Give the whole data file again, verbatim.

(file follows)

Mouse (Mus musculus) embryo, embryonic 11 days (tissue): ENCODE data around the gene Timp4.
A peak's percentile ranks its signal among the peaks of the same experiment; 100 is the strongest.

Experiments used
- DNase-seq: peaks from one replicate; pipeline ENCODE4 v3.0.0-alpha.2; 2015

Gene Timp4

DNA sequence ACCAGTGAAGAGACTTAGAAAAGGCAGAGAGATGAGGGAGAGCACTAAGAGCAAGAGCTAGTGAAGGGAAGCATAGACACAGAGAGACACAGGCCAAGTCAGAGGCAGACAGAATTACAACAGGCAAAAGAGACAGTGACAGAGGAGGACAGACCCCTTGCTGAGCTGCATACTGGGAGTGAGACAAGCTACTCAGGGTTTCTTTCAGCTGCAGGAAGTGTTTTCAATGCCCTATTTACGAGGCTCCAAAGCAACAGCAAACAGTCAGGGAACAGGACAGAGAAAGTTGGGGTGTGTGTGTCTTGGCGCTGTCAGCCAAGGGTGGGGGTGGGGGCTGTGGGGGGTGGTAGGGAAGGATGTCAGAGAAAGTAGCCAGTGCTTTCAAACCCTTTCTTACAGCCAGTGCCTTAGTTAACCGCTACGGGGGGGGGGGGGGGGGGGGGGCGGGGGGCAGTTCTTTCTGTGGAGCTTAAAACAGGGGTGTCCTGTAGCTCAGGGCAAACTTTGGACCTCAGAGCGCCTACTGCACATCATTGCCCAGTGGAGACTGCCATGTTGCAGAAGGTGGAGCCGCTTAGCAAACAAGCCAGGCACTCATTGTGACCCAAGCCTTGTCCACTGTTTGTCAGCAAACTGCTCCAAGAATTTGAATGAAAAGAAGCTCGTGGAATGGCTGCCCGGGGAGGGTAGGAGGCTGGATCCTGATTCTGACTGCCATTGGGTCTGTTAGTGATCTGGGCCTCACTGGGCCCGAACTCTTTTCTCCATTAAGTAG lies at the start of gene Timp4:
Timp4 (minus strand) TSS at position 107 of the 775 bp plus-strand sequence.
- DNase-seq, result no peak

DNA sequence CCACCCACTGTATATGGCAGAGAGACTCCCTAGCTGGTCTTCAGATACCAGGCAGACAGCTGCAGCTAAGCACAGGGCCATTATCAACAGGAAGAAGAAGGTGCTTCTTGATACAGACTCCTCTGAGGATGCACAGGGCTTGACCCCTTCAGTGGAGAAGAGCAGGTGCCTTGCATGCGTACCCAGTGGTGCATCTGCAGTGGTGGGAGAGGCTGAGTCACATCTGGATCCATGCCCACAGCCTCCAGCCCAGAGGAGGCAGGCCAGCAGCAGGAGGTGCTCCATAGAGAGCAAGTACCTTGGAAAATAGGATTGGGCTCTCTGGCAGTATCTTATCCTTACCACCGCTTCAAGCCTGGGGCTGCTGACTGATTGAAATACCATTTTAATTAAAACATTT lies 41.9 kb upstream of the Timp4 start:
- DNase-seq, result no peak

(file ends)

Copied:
Mouse (Mus musculus) embryo, embryonic 11 days (tissue): ENCODE data around the gene Timp4.
A peak's percentile ranks its signal among the peaks of the same experiment; 100 is the strongest.

Experiments used
- DNase-seq: peaks from one replicate; pipeline ENCODE4 v3.0.0-alpha.2; 2015

Gene Timp4

DNA sequence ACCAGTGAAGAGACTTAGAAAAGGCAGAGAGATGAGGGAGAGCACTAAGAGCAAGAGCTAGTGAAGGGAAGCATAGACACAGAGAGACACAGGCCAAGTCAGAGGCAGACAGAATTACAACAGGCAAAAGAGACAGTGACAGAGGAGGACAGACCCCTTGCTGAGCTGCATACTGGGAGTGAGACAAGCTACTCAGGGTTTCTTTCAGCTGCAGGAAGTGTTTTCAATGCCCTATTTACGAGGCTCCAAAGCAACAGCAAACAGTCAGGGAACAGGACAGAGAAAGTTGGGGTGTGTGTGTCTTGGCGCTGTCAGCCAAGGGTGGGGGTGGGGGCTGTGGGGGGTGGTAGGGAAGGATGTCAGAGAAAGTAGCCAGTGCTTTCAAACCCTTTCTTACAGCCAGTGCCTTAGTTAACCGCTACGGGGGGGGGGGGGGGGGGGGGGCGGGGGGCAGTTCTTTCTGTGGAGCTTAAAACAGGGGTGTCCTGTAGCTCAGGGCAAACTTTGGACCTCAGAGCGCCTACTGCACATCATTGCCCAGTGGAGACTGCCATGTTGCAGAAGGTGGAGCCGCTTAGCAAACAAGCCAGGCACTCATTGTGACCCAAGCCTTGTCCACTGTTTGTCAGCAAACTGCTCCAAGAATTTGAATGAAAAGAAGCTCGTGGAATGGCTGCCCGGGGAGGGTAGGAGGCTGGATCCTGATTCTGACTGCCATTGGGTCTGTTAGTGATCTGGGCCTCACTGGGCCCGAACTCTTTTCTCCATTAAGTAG lies at the start of gene Timp4:
Timp4 (minus strand) TSS at position 107 of the 775 bp plus-strand sequence.
- DNase-seq, result no peak

DNA sequence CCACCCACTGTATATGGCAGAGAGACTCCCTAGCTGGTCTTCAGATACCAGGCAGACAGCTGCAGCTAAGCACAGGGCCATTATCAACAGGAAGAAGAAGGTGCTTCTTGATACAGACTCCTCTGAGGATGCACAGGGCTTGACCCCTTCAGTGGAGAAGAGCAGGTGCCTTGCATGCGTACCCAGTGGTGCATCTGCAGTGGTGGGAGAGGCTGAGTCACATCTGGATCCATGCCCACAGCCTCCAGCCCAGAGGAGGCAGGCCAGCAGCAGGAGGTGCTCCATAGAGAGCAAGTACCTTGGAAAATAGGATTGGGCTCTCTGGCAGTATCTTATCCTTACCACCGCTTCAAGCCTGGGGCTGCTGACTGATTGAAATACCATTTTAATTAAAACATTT lies 41.9 kb upstream of the Timp4 start:
- DNase-seq, result no peak